Lunch at Union Station Friday, August 2, 2013. Union Station Homeless Services will celebrate its 40th anniversary Sunday with a block party in the parking lot behind its family center. (SGVN/Photo by Walt Mancini)
PASADENA – It’s been four decades since a group of seven volunteers and a priest from All Saints Church opened a small storefront on Union Street to help the poor and homeless men living in downtown.
Now, Union Station Homeless Services celebrates its 40th anniversary able to tout itself as the largest homeless services provider in the San GabrielValley. And the nonprofit will continue its year of commemorative activities this weekend with a celebratory block party Sunday behind its family center at 825 E. Orange Grove Blvd.
Union Station CEO Marvin Gross said there is a special significance to 40 years.
“In the Bible the number 40 symbolizes a long time; 40 years in the desert, 40 days and nights of rain in the story of Noah,” Gross said. “Four decades here in Pasadena we’ve been at it with fantastic support from the community. What we want to celebrate is that over this 40-year period we have helped thousands of people to better their lives.”
Gross added that the face of homelessness has changed significantly since Union Station first opened. When it first opened its doors, the nonprofit only served homeless men, but now, he said, there has
been a rise in the number of women and families that seek help.
Since 1973, Gross said, Union Station has served almost 4 million meals to hungry and homeless people, provided more than 860,000 nights at its shelter and secured 2,200 jobs in its career development program.
Mayor Bill Bogaard, a longtime supporter of Union Station, said the nonprofit has become a staple in the Pasadena community, especially since poverty and homelessness are prominent issues in the city.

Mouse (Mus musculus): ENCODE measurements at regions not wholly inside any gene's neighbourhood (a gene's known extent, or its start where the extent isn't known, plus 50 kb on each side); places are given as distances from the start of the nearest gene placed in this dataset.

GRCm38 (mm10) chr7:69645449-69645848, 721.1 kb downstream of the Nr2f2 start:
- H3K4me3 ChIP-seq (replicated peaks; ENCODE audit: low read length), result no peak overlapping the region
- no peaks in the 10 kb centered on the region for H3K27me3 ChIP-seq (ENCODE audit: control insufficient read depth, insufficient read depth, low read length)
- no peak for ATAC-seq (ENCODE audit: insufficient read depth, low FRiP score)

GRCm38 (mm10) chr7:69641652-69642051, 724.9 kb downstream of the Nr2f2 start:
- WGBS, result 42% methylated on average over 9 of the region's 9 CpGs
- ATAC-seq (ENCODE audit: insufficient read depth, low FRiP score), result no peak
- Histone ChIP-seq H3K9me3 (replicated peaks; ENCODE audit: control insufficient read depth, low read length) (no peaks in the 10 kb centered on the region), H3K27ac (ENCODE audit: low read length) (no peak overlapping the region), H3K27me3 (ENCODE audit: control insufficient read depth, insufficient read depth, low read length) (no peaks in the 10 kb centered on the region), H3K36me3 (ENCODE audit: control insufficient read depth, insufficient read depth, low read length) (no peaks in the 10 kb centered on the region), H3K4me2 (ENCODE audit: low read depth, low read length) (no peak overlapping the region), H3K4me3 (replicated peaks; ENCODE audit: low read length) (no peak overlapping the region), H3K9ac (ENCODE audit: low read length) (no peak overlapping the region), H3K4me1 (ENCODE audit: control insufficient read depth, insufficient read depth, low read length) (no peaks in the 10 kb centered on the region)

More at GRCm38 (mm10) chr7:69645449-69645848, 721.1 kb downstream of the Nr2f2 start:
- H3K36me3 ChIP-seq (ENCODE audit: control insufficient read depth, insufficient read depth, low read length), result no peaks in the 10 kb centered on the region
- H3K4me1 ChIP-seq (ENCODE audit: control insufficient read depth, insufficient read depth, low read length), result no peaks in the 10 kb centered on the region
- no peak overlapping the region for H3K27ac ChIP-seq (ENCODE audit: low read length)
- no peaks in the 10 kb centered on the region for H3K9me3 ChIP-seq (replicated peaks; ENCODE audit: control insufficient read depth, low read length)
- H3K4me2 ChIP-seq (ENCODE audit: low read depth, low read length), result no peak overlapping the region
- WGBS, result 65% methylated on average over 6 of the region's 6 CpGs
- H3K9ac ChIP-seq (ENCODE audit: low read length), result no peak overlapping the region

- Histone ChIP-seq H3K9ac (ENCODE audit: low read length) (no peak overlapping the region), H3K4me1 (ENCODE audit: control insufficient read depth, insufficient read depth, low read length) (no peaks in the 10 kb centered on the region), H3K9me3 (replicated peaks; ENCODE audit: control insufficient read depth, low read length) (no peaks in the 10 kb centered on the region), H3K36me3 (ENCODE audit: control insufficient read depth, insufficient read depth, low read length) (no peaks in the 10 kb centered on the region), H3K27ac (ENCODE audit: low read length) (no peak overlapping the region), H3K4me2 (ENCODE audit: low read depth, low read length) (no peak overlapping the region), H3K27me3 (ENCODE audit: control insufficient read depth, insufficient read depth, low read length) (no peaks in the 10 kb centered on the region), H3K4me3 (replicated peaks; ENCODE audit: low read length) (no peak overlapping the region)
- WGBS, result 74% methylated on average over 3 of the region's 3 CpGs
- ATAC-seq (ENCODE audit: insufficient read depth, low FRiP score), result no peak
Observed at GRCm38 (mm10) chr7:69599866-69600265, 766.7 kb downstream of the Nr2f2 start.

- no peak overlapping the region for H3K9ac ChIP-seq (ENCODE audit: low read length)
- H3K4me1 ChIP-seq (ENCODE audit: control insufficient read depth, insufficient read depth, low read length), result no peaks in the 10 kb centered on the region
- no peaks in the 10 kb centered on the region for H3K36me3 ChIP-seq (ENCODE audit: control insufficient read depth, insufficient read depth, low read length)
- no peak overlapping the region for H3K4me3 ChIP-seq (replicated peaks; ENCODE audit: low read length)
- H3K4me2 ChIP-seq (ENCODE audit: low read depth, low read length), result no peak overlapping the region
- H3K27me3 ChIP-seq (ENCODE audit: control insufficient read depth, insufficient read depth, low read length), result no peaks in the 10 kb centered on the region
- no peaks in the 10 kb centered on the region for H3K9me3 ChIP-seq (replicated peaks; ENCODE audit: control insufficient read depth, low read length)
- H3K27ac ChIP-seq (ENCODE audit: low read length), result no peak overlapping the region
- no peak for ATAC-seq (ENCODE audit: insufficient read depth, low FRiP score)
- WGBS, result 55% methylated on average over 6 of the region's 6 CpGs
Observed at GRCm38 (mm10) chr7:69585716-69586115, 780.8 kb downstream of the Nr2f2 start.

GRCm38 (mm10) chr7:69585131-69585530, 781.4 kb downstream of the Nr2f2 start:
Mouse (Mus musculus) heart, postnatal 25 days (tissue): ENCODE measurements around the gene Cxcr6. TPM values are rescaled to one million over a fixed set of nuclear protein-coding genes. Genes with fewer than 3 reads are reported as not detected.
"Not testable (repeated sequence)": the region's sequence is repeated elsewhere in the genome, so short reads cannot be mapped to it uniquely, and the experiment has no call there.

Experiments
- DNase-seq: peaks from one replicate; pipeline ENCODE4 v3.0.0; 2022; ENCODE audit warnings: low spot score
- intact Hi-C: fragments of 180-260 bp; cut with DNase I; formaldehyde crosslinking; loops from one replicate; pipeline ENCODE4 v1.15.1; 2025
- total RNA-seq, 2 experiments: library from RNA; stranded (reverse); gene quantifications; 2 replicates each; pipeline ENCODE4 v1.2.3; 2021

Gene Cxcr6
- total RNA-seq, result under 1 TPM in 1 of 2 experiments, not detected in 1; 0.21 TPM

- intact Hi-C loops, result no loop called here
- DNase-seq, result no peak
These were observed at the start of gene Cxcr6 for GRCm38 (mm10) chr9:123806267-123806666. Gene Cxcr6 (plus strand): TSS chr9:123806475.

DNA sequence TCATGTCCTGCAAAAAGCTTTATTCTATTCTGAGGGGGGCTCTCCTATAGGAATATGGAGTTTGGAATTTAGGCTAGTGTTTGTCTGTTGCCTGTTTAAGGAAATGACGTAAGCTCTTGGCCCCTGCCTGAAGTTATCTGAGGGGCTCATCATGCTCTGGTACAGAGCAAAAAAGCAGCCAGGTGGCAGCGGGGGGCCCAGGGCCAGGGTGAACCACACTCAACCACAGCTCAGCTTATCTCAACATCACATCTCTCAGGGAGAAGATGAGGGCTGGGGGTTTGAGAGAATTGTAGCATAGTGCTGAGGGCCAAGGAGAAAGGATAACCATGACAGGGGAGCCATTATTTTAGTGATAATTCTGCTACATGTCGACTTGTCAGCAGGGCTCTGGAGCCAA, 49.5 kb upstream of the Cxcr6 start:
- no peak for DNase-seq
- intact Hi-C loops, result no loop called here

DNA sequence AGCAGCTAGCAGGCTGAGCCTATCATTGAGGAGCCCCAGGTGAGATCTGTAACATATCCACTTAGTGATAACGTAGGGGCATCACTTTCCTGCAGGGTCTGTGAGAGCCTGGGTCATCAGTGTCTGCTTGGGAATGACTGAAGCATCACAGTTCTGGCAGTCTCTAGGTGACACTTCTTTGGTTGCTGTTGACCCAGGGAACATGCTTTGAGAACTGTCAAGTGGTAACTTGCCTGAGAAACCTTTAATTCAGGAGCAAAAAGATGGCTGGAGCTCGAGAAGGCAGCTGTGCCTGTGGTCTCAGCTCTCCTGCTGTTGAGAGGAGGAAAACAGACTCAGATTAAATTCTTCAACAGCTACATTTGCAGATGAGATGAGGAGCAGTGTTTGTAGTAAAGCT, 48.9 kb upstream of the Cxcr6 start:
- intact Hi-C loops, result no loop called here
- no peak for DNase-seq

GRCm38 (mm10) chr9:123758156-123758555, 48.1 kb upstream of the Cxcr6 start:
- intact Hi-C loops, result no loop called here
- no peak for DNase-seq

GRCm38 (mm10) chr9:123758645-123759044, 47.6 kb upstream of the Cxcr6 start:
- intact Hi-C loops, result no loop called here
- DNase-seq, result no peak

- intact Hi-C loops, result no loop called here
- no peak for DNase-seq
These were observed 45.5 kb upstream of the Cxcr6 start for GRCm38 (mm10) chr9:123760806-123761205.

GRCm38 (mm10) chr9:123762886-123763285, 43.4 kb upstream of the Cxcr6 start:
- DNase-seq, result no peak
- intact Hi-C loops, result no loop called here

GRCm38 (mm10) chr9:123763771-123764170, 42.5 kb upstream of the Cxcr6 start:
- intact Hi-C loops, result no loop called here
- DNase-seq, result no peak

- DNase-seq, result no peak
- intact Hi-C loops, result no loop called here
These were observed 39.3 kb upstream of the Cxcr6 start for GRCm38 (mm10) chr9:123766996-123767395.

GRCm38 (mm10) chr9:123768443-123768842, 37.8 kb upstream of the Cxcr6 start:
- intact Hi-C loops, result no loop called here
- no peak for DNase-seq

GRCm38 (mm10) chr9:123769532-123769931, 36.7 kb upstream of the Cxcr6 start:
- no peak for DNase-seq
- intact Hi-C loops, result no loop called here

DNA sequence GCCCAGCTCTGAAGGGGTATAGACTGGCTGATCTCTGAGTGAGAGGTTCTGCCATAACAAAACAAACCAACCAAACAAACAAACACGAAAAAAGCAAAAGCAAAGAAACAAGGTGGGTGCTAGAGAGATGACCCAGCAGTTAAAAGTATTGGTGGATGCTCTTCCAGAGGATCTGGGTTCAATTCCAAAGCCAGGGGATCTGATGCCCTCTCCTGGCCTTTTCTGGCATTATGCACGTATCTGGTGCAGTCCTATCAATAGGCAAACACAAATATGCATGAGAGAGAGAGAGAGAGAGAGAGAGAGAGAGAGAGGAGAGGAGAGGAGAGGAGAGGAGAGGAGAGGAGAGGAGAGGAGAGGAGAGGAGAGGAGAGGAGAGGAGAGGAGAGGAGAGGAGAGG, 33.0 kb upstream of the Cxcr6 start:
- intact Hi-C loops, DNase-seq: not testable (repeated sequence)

“Certainly homelessness is a significant issue for Pasadena because those who are homeless need support to reactivate their lives but the community needs to be assured that the presence of homeless persons and their activities won’t detract from all that we’re trying to accomplish in terms of vital and active community where it’s enjoyable and safe at all times.”
Though the homeless are still very visible on the streets of Pasadena, Bogaard said the numbers show that the city has actually reduced its homeless population by about 20 percent over the last two years. Gross said the annual homeless count in January showed this year there are 774 homeless people living in Pasadena, which is the lowest reported in the city since the first count was done in the early 1990s.
Gross said that success, in part, is due to the expanding offerings from Union Station, as well as other nonprofits in the community and work from the city’s Department of Housing.
“We now have six major programs in Pasadena and five facilities and working with our nonprofit partners and the city we feel many, many people have been able to escape homelessness on a permanent basis,” Gross said. “At the same time, there is still much to be done and we have to keep at it, and we will.”
That task, Gross said, is not without complication, as the city’s ability to fund important projects like affordable housing continues to be hindered by cuts to state and federal human services funding. But, with the continuing support of community volunteers, who have given “well over 1 million hours” to the nonprofit, Union Station will be able to continue its mission for another 40 years.
Jerome Mims, 56, of Pasadena, said for the sake of people like him, he hopes the organization succeeds. Mims came to Union Station in 1991 after years of drug abuse and alcoholism destroyed his life. Now, he is a law school graduate with 22 years of sobriety under his belt.
“I suffered from the three H’s: homelessness, hopelessness and helplessness,” Mims said. “Union Station gave me not only a way out, but also a way up. I’m amazed (they’re celebrating 40 years), plus I’m also overwhelmed with gratitude.”
Link to Original Article By Pasadena Star-News